May be as simple as the fact that you can use synthetic in most anything (backwards compatible, so to speak), but you’re only supposed to use synthetic in a vehicle that calls for it. Although I’m of the opinion that if you use the correct weight, synthetic vs dino really doesn’t matter as long as you don’t try to extend the oil change interval.
I just prefer Dino in my older cars because synthetic seems to “slip through the seems” (gaskets, etc) a little more rapidly. I don’t think it “causes” leaks. But it does seem to make them more evident.
Awww, yeah. Good stuff.
I noticed it says “5k mile protection” and they don’t have “conventional” listed on their little oil comparison chart on the label. Maybe “synthetic blend” is Supertech’s new term for “conventional”…?
Also noticed they also have “advanced full synthetic” as the top tier. However it is “advanced” beyond the regular “full synthetic high mileage”, I do not know…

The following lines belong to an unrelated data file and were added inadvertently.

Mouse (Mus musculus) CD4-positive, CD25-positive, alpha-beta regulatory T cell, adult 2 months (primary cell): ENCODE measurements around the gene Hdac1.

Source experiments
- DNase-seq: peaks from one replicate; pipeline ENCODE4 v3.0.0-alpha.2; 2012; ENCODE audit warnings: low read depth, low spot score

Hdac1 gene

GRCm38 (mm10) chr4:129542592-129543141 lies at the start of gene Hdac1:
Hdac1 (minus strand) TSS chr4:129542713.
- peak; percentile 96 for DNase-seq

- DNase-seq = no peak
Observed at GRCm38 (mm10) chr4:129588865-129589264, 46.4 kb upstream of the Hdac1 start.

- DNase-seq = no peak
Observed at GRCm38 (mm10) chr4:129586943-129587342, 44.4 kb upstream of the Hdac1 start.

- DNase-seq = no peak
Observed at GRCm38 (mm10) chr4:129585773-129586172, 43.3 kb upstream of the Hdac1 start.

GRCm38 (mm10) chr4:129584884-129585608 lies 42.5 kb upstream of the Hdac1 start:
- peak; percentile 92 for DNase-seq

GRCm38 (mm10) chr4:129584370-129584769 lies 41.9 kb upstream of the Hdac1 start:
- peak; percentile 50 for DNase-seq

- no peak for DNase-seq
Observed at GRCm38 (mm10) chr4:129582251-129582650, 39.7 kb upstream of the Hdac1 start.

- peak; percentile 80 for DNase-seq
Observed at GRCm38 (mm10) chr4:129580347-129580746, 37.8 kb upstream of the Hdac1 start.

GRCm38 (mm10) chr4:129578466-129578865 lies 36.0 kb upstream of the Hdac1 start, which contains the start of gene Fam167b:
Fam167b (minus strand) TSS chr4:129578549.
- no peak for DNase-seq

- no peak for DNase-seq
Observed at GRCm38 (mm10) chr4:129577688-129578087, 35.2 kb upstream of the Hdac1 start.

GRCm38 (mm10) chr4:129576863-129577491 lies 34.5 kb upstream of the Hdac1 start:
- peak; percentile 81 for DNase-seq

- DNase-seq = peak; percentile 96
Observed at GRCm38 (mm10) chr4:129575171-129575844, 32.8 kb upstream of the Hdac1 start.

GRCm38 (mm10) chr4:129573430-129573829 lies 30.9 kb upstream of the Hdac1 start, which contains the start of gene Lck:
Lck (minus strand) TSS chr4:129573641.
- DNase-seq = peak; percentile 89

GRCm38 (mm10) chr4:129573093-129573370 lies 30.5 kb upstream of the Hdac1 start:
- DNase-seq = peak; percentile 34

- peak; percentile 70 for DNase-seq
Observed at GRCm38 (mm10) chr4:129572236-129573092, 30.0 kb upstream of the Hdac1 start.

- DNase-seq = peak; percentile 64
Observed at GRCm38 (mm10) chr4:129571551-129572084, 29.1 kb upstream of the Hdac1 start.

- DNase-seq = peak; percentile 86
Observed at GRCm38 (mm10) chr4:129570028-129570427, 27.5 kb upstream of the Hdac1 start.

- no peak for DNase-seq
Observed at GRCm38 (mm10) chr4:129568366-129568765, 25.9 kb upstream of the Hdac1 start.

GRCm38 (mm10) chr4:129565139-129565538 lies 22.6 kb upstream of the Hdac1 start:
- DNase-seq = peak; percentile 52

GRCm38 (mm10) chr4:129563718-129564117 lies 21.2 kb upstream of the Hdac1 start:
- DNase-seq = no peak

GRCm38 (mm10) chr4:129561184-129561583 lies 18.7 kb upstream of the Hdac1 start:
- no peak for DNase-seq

I have never tried it but…
I actually read a little about Supertech on Bob Is the Oil Guy a few years ago. It’s been good enough for my junk so far.
It’s a combination of
A) so many newer vehicles require synthetic oil now that it is no longer profitable to sell regular oil and
B) synthetic oil improves gas mileage so manufacturers are under increasing government pressure to push the sale of it.
Yeah I understand all that except there are other dino brands on the shelf. It’s just Mobil that seems under stocked. Who knows, maybe in a week or two it’ll be restocked.
Not the end of the world. I carry 3 grades. 0-20 Mobil 1, 5-30 Mobil 1 for the small engines, and 5-30 Dino for the Pontiac. So switching to Mobil 1 for the Pontiac would mean carrying just two grades. Still I would rather not
With gas at $3, if you can easily buy a compatible synthetic for a few bucks more vs. hunting all over creation for the dino oil the cost to the consumer probably works out the same.
And completely agree that the correct weight and change interval is much more important than the manufacturer or type.